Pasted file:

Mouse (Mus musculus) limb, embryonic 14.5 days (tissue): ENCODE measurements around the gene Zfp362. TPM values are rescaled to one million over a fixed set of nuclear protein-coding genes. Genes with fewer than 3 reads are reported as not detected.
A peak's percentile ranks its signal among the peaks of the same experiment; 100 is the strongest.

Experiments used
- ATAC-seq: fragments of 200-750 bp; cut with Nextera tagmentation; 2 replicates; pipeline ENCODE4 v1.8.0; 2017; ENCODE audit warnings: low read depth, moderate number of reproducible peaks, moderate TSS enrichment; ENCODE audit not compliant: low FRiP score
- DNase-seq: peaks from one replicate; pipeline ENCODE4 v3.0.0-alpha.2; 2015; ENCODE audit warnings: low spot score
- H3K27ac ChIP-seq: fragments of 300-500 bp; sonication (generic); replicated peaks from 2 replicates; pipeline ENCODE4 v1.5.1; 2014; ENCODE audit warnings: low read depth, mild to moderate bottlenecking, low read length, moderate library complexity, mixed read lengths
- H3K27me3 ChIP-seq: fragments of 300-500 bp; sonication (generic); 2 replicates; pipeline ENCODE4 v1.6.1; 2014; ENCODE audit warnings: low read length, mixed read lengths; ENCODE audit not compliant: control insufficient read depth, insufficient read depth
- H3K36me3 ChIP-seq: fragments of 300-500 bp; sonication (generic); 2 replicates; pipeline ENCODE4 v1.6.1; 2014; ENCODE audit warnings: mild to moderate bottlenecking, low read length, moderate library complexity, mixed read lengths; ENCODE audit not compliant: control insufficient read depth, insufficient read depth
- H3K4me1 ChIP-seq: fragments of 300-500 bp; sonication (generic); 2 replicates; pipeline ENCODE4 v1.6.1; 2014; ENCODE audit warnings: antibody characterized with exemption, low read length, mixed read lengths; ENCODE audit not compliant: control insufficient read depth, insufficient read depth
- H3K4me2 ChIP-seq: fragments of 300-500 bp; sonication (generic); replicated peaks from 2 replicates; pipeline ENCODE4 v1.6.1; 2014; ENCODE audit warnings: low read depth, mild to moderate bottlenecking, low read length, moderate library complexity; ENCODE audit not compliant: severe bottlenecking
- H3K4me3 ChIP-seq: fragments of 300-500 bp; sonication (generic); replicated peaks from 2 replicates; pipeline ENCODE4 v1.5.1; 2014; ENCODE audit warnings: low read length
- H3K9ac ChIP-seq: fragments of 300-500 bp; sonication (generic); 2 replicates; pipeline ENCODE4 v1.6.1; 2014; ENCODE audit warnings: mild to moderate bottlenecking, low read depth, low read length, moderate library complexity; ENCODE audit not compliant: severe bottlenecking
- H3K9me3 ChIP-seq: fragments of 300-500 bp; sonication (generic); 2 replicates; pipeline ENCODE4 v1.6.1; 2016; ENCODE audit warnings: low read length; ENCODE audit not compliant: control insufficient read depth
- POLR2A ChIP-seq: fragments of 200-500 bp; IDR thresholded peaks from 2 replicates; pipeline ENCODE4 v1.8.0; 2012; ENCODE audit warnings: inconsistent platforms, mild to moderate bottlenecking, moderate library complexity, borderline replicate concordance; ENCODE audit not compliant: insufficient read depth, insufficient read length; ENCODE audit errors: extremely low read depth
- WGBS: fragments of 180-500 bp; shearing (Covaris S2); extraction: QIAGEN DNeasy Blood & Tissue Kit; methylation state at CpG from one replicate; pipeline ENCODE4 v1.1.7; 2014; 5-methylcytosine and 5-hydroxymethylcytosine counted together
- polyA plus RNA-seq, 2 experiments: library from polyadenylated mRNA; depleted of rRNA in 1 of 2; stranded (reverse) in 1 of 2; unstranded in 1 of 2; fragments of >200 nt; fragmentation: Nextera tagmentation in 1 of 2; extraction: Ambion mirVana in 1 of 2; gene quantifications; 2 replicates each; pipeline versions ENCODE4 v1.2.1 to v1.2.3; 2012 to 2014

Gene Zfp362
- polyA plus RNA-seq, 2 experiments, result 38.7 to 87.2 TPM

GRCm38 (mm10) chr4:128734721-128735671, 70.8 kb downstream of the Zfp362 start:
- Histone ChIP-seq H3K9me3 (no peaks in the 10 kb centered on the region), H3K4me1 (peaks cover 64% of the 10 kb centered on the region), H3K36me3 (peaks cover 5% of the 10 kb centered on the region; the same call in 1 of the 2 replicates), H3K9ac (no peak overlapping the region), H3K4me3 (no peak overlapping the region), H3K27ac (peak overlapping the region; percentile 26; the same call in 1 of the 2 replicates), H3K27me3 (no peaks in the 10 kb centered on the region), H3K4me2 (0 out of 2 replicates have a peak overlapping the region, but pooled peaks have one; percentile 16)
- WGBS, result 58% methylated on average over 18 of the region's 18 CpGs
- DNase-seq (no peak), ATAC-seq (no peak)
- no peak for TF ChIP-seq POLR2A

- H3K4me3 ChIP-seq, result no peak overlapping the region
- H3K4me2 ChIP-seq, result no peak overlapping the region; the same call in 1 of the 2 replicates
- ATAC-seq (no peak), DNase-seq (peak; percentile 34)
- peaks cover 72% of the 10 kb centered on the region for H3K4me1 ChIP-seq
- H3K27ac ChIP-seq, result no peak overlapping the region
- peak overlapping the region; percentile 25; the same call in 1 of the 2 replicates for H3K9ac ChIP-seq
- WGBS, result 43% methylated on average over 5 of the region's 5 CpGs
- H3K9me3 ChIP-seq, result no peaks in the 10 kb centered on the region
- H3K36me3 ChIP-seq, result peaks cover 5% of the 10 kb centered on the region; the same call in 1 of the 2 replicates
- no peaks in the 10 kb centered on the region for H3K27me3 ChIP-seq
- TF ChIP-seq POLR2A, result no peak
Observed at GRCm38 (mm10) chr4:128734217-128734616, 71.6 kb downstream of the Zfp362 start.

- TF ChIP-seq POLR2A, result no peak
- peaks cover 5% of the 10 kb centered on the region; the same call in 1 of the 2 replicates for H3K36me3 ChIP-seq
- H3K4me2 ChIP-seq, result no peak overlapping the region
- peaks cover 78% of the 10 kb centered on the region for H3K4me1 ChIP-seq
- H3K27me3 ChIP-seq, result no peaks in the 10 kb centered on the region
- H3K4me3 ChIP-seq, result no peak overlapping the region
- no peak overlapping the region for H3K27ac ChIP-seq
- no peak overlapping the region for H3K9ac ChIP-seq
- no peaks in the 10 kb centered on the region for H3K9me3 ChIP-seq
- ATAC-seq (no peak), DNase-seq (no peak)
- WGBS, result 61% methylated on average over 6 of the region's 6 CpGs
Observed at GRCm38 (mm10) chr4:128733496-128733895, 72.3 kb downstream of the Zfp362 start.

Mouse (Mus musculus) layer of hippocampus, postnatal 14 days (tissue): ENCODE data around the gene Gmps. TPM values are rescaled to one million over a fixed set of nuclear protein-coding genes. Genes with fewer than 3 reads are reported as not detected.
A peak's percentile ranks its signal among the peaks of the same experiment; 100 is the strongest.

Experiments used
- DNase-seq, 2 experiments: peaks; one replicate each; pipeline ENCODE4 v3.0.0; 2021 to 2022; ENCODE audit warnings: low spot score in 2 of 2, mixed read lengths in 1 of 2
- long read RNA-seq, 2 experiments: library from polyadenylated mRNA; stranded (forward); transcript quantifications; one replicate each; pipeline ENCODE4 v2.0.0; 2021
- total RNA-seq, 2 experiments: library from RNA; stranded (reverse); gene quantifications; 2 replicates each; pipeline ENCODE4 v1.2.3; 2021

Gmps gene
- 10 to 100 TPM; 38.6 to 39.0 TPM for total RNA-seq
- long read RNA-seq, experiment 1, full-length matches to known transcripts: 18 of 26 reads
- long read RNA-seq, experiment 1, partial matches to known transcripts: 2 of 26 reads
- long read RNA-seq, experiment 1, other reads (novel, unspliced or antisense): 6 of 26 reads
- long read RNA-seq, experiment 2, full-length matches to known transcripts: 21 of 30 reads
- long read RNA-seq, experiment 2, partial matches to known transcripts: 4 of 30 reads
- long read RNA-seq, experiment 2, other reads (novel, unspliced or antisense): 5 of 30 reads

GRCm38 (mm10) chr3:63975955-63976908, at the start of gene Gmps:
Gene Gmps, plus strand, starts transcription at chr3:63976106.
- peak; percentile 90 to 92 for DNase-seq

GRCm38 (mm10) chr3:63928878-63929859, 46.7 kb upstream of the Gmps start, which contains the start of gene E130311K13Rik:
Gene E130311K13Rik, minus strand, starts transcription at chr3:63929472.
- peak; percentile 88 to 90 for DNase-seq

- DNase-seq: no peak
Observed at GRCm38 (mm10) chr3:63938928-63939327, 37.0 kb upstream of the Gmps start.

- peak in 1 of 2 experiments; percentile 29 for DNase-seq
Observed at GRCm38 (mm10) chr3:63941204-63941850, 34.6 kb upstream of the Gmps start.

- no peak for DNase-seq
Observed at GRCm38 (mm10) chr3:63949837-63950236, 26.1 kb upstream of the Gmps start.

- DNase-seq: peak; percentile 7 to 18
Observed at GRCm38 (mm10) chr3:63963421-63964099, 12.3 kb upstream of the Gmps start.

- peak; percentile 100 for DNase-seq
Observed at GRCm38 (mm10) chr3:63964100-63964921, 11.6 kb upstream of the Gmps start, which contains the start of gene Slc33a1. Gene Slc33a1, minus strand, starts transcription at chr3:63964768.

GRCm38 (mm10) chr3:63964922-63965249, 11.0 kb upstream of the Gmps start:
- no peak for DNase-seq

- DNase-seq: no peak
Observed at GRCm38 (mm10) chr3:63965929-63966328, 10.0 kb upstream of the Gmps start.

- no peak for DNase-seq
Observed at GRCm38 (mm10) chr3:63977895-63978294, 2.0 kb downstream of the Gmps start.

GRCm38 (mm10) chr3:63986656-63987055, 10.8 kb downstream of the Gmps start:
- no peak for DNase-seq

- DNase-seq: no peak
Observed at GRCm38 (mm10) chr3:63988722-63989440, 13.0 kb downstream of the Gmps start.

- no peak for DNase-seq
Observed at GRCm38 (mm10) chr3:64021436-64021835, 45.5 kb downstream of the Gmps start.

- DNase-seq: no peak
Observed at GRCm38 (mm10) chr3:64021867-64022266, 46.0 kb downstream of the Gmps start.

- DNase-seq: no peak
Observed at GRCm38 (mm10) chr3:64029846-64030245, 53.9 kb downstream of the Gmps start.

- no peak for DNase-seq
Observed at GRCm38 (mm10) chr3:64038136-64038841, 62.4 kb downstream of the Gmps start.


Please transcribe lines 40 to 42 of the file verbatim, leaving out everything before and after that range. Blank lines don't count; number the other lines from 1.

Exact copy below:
- H3K27me3 ChIP-seq, result no peaks in the 10 kb centered on the region
- H3K4me3 ChIP-seq, result no peak overlapping the region
- no peak overlapping the region for H3K27ac ChIP-seq